Sunday, 30 March 2008
Saturday, 29 March 2008
Both a little better, we have had the Doctor three times to see us and he has given us something, we have one tin of condensed milk and four eggs allowed every Thursday and Monday for Emmeline, the first thing we longed for when we were getting better of sickness was some of Mortimer’s home fed ham and eggs and some of mother’s tea, but I am very sorry to say we could not get them, we have had a week of sea sickness now, our bones are very sore with being in bed so long, we have only a flock mattress to lie on it is very hard.
We have not been undressed since we left home, but we shall have to change all on Sunday, we thought the bed might be damp so we would sleep in our clothes then we have been so sick since, we have had some dreadful weather we thought on Wednesday night we were going to be drowned, but I am very thankful to say that the Lord was with us and he bought us through this time.
I would not advise anyone to come on a sailing vessel.
Wednesday, 26 March 2008
Sick tried to get up but had to go back to bed. John Edwin (Emily’s husband) is worse than me, I am very thankful to say Emmeline (Emily & John Edwin’s daughter, my Great-grandmother was 1 year, 7 months old at the time) is alright but we cannot attend to her as we ought.
Mrs Nicholson and Mrs Hebdon have been very good to us also some people called Deacon from Shipley, they gave us some jam which was very nice. We’ve now got 2,000 miles on our way.
Emmeline in 1936
Tuesday, 25 March 2008
Monday, 24 March 2008
Saturday, 22 March 2008
Breakfast 8am, dry bread and coffee, dinner 1 to 2 soup, beef and potatoes, supper at 5 tea, nothing else to eat, we do not get any tea, it is tea and supper all in one. I never slept in such a bed before it is like a horse box, we are on top of someone else, there is all the single men at one end and the single women at the other and the married in the middle of the vessel.
Friday, 21 March 2008
We left Glasgow 10:30 on the morning of the 22nd March 1883 in the steam tug "Hero", had a pleasant ride down the Clyde, we had a good sight of the shipbuilding, it is really a great sight to see ship after ship half-built and full of workmen, we got to ship between 1 and 2 o’clock.
After we got on board we had dinner which was soup and beef and potatoes, enjoyed the beef very fair but soup was nothing but water, tea at 6 o’clock of bread and butter then to bed at 10 o’clock.
Thursday, 20 March 2008
“War still raging, 90 years on, in blog time”
The story of a First World War soldier is keeping people around the world on tenterhooks after his account of life in the trenches was turned into a real-time blog - www.wwar1.blogspot.com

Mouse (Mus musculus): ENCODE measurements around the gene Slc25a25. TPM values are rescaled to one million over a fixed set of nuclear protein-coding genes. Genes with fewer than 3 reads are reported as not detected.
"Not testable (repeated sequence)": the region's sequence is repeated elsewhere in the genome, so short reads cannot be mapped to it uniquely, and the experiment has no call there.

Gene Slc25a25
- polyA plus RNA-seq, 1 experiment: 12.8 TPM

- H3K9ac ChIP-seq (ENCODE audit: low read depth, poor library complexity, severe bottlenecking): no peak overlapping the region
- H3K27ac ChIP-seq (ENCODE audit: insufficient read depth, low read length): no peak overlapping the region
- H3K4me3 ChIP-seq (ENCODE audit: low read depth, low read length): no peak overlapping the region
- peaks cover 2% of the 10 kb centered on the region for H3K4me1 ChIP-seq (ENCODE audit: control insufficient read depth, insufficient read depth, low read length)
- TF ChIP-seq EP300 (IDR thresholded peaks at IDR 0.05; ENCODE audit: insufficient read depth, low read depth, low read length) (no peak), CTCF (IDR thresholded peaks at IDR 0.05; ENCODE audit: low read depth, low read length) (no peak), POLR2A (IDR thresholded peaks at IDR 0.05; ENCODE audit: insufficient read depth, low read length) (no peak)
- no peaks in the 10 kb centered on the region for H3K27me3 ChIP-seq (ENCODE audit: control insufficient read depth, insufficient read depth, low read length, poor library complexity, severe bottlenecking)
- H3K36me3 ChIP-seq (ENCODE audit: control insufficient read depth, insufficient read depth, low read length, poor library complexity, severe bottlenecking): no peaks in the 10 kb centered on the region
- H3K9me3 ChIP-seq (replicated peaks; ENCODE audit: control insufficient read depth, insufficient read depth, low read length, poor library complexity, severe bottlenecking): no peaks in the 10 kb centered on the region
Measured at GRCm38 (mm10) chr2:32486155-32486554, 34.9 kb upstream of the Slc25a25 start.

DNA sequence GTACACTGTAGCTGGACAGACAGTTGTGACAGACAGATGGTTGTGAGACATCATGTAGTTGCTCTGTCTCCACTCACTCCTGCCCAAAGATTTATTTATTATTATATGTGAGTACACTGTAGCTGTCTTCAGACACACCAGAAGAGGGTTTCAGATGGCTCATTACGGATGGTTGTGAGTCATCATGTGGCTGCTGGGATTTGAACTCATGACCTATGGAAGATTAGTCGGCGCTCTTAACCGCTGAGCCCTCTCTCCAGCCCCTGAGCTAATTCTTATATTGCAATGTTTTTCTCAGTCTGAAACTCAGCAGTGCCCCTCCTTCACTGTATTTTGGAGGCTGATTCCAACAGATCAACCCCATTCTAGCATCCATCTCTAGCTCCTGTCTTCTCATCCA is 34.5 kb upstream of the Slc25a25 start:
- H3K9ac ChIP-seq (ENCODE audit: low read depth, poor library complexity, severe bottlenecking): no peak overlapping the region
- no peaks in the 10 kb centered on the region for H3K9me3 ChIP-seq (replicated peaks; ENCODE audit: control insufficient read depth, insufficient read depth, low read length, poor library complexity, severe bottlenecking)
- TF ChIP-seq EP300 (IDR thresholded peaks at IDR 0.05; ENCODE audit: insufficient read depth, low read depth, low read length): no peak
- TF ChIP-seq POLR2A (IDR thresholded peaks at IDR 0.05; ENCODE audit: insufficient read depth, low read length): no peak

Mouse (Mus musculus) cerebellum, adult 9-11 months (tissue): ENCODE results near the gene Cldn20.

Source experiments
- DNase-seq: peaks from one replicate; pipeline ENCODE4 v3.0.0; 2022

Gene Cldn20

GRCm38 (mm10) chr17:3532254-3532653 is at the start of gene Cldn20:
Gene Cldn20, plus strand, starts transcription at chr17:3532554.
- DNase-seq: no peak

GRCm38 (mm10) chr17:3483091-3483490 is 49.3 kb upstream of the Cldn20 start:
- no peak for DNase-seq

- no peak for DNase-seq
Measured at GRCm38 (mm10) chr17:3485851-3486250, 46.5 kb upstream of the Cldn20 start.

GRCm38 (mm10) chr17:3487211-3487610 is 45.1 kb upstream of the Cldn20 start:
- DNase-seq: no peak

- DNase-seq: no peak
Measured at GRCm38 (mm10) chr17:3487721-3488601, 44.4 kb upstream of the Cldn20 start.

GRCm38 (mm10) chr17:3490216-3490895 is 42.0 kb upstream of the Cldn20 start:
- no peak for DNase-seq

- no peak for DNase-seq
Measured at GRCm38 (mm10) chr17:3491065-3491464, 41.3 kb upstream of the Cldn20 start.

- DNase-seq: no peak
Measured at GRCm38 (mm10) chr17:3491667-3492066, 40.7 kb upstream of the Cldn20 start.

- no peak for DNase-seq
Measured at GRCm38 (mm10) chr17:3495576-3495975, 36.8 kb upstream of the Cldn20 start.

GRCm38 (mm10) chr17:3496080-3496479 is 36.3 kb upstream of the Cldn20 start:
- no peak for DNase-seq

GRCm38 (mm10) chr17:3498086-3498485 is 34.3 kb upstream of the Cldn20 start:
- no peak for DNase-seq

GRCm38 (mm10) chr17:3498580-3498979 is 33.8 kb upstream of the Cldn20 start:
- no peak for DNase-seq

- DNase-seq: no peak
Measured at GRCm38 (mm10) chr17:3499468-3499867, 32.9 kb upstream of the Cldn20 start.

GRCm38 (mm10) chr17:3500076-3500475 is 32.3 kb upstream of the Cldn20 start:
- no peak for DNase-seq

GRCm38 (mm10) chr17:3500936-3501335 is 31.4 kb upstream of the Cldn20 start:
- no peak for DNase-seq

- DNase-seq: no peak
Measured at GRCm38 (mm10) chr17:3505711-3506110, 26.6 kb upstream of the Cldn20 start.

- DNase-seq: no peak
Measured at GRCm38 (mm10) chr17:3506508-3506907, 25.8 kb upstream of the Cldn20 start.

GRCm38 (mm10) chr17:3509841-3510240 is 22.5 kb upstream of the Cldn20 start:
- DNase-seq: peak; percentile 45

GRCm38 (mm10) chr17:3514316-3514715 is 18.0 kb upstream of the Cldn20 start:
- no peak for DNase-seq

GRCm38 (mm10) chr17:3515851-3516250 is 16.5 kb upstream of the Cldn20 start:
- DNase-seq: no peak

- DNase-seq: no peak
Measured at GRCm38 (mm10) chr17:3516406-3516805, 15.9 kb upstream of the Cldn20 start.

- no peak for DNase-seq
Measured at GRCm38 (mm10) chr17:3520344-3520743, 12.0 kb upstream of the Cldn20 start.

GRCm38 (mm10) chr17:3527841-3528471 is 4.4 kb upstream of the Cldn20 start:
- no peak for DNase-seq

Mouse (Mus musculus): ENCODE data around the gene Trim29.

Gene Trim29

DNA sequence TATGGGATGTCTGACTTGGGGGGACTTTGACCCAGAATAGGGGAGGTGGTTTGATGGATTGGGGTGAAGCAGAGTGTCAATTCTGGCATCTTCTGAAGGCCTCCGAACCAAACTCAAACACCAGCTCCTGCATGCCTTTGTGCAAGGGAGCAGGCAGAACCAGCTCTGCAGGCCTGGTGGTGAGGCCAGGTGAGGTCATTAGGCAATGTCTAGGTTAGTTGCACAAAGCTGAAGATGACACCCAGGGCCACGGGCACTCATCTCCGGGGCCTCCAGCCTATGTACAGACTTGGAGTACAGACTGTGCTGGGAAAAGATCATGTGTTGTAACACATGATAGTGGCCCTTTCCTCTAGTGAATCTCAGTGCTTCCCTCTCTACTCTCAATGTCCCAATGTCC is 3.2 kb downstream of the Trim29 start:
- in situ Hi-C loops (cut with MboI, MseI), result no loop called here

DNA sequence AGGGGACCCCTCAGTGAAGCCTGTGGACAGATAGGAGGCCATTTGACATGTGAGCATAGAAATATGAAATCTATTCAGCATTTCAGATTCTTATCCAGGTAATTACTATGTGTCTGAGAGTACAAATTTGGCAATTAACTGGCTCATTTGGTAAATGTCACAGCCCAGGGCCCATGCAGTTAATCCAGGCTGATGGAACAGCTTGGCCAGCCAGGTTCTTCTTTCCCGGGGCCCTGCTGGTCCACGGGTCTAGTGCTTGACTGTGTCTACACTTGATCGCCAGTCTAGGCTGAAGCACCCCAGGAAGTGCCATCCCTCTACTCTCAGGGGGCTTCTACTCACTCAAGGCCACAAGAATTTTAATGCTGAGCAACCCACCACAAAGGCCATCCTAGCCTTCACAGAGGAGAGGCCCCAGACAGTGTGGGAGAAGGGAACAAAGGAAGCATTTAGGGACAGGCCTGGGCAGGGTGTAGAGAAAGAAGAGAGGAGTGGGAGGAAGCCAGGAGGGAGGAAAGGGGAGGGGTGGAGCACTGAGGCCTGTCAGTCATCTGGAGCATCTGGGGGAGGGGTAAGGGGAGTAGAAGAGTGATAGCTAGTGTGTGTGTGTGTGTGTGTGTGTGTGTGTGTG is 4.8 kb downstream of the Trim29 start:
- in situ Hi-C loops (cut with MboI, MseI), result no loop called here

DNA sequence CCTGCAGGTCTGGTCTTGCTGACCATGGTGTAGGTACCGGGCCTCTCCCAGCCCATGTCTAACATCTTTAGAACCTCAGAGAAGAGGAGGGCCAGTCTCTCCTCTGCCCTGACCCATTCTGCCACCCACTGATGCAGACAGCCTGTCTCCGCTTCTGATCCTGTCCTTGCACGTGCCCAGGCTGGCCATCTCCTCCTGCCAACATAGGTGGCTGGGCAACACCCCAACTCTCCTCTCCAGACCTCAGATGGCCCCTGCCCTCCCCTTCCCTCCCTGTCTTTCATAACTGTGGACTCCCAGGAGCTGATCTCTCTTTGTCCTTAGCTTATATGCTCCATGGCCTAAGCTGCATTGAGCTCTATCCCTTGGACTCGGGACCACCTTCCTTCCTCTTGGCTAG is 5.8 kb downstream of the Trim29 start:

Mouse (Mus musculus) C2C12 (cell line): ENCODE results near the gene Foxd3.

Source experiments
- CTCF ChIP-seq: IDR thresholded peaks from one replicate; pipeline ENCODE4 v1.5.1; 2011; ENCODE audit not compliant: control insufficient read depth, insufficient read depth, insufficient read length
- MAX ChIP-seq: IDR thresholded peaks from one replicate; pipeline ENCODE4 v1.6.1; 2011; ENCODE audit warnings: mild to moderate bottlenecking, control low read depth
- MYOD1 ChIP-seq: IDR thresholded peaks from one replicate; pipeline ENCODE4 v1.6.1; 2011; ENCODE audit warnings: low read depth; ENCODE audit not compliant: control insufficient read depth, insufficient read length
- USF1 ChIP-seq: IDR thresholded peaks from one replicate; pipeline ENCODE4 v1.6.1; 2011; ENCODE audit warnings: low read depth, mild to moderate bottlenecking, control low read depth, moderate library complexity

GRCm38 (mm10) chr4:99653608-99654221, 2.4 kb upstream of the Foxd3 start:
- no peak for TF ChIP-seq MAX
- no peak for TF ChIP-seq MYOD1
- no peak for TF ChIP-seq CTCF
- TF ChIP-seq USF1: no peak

Private Harry Lamin's letters home are being posted as an online diary, with each dispatch published 90 years to the day it was written. Most of his letters are to his elder sister Kate and elder brother Jack. The letters are also supplemented by electronic maps of the campaigns - this is the beauty of the atributes of the Web, which can add to the whole experience.
Now readers of Private Lamin's story are waiting to see whether he survived to see his family or died in battle.
Publishing the bulletins in real time was the brainchild of his grandson, Bill Lamin, who painstakingly pieced together the remnants of his grandfather's wartime correspondence.
The SV Nairnshire, an iron barque, was built in 1877, it measured 204’ by 33’ (all ship info from clydesite). Nairnshire was a county on the northern coastline of Scotland. Each day I intend to add the relevant entry for that day on the day (ignore that the date & time stamp on each of my posts is U.S. time - I'm working on Australian dates, so Emily's Thursday 22nd of March 1883 entry will be posted on Saturday 22nd March 2008) and add this logo to distinguish the diary from other posts.
Wednesday, 19 March 2008
ANZANG Nature is an organisation aiming to focus awareness of the natural heritage of the Gondwana bio-region, by encouraging photography of its nature and wilderness.
To this end they conduct an annual Nature and Landscape Photographer of the Year award. This book contains more than 100 of the 2007 competition submissions.
Winner of the Wilderness Landscape section was ‘Bushfire burning on Razorback Ridge’ by Calista Lyon. Winner of the Botanical Subject section was 'Flannel flowers’ by Chris Ross.Highly commended in the Black & White section was ‘Feather duster worm’ by Wayne Osborne. To see the overall winner – borrow the book!
Wednesday, 12 March 2008
Here I've chosen just a couple of libraries that appeal to me - the art-work, the carved shelves, we don't make libraries like these any longer, more's the pity.
The Abbey Library dates from1758. This baroque library is gorgeous from floor to ceiling, with a lovely interior design and wonderfully warm woodwork of walnut and cherry. The incredibly ornate vaulted ceiling is typical rococo style. The library and the abbey precinct were included in the UNESCO list of global cultural heritage sites in 1983.
Waldsassen Abbey Library, Bavaria, Germany
The magnificent Abbey at Waldsassen in Germany dates from 1585, again in the baroque style, it has extraordinarywood carvings around the walls. There are 10 more or lesslife-size carved figures, which support the library galleries, and their costumes and features suggest that they are depictions of fools.